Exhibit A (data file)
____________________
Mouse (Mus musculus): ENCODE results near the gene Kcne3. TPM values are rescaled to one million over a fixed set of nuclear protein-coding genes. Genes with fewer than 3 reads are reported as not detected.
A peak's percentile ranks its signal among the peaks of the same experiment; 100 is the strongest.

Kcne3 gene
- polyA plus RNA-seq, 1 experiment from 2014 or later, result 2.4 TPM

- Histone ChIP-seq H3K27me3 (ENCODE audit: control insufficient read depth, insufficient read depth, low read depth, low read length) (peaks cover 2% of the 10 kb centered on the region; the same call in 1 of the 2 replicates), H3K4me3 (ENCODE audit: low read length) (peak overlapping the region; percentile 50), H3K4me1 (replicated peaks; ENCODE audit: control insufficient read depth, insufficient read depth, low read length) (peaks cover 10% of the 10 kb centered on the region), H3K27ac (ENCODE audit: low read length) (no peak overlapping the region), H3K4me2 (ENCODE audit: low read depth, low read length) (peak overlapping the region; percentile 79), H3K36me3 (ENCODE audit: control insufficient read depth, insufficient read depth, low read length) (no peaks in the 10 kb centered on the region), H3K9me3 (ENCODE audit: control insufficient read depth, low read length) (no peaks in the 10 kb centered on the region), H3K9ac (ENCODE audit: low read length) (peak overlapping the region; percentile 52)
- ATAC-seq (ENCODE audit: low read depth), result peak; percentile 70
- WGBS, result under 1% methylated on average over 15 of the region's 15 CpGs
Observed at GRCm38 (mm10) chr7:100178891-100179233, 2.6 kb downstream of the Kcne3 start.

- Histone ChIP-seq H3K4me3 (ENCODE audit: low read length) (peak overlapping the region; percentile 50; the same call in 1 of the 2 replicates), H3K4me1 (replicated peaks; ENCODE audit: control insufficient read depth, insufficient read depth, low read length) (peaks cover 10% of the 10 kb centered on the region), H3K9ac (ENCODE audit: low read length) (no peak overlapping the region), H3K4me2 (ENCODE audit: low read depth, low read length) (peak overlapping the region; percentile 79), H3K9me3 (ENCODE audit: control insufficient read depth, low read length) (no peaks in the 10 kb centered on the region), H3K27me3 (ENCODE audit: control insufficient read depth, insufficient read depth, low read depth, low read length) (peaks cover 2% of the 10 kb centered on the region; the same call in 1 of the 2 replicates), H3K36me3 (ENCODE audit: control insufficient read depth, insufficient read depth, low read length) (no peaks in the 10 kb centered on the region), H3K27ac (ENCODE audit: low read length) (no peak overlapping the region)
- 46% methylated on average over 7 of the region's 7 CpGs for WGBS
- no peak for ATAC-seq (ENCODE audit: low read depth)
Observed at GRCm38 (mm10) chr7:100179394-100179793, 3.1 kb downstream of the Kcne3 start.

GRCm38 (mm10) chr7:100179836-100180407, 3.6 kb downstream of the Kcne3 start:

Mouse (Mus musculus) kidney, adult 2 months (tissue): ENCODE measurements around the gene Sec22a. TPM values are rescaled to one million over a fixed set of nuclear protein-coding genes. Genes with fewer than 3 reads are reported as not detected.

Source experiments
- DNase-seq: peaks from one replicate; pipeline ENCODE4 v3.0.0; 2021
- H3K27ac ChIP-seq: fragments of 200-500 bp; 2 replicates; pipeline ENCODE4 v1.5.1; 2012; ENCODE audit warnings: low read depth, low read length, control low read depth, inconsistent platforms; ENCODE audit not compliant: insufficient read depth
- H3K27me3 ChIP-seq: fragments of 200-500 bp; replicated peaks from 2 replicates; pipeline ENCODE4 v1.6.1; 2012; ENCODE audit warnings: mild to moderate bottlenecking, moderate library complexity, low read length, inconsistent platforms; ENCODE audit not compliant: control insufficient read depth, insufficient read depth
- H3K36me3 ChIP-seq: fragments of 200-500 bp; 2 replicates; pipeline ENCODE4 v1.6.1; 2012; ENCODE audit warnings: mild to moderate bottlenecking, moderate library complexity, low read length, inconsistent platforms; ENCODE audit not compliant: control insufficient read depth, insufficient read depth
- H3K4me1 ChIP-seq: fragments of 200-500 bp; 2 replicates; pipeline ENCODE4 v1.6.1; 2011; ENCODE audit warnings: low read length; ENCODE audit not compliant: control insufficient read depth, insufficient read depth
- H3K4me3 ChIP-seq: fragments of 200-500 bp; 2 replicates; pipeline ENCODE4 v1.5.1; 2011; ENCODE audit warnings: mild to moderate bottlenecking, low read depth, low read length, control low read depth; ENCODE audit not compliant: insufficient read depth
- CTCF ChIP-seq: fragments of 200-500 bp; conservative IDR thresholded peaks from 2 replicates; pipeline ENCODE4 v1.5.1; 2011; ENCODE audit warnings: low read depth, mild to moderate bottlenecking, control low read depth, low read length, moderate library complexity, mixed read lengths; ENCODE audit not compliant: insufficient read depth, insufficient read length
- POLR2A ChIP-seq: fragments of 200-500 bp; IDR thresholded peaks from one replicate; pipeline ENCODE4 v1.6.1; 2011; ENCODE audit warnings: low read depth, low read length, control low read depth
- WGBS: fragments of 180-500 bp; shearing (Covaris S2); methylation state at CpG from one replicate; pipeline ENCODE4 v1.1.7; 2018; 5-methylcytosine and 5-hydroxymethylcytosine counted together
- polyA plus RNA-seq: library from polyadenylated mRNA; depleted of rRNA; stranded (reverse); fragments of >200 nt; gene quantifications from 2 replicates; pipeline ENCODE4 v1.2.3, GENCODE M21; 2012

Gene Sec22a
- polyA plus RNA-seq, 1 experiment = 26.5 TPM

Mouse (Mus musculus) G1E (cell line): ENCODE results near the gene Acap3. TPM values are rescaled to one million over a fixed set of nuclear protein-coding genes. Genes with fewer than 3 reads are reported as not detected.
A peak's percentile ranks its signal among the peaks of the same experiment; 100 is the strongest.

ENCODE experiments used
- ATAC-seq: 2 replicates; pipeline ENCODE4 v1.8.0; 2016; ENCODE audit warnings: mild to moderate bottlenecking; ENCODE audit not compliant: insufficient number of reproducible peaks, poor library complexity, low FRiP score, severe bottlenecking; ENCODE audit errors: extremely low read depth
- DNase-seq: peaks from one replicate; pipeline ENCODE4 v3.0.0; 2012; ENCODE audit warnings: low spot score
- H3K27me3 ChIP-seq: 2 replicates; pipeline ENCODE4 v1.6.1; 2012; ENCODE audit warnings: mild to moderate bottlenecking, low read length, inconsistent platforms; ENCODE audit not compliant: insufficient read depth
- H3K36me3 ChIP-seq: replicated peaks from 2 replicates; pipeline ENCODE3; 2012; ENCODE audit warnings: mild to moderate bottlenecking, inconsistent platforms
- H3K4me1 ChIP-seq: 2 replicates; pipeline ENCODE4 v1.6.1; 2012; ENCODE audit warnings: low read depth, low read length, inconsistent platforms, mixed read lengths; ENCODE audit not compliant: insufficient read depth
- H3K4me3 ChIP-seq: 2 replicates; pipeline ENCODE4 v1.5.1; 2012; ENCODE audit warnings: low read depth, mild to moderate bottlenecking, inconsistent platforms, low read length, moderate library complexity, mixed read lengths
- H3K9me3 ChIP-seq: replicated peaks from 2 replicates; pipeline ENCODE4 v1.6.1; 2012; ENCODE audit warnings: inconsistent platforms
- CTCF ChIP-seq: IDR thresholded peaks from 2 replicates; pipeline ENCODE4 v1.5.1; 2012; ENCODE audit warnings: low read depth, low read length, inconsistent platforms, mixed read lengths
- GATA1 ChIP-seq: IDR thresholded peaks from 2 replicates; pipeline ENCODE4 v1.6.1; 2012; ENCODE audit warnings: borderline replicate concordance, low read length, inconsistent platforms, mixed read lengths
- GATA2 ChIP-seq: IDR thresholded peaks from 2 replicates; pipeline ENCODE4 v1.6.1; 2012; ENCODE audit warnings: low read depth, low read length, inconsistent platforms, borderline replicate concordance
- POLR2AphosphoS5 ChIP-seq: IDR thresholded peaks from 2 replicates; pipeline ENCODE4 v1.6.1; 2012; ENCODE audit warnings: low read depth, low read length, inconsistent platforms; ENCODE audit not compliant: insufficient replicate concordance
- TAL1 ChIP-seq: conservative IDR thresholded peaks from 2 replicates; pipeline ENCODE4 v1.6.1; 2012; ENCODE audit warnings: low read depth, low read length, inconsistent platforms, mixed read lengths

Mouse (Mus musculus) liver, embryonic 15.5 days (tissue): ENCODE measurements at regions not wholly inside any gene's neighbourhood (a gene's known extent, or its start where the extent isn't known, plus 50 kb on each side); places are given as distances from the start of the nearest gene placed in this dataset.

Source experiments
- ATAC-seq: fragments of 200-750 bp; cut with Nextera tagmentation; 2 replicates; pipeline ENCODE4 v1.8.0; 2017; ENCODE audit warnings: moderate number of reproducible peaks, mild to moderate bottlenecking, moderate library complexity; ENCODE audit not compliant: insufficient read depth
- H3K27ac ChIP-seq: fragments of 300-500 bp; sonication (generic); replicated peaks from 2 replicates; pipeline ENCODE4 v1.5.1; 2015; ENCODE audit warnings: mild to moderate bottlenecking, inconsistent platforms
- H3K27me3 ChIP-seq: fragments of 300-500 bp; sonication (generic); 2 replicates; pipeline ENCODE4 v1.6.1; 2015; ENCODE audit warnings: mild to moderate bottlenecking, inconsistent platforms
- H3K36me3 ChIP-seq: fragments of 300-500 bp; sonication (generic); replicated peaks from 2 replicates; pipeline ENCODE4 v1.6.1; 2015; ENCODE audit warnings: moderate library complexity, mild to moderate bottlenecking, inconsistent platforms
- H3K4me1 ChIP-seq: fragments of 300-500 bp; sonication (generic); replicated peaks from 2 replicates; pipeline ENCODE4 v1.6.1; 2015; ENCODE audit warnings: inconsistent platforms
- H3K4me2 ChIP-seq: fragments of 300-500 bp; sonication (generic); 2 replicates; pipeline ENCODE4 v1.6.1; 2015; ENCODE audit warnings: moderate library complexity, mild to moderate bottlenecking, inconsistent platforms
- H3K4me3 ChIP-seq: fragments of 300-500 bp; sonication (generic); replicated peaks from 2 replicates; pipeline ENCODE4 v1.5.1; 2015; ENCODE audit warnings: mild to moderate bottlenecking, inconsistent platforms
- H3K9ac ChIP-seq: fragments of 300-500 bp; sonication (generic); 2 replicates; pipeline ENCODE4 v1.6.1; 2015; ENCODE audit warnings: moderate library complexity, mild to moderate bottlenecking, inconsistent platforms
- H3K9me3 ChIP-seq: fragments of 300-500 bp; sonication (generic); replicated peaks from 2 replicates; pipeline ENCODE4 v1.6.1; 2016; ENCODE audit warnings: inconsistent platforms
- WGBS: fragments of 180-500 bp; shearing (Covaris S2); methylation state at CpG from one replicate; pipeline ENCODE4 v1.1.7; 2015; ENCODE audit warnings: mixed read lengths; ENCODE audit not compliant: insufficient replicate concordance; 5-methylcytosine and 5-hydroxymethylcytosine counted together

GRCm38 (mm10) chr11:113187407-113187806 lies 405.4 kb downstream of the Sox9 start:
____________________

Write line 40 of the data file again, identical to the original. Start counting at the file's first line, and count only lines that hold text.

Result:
- GATA2 ChIP-seq: IDR thresholded peaks from 2 replicates; pipeline ENCODE4 v1.6.1; 2012; ENCODE audit warnings: low read depth, low read length, inconsistent platforms, borderline replicate concordance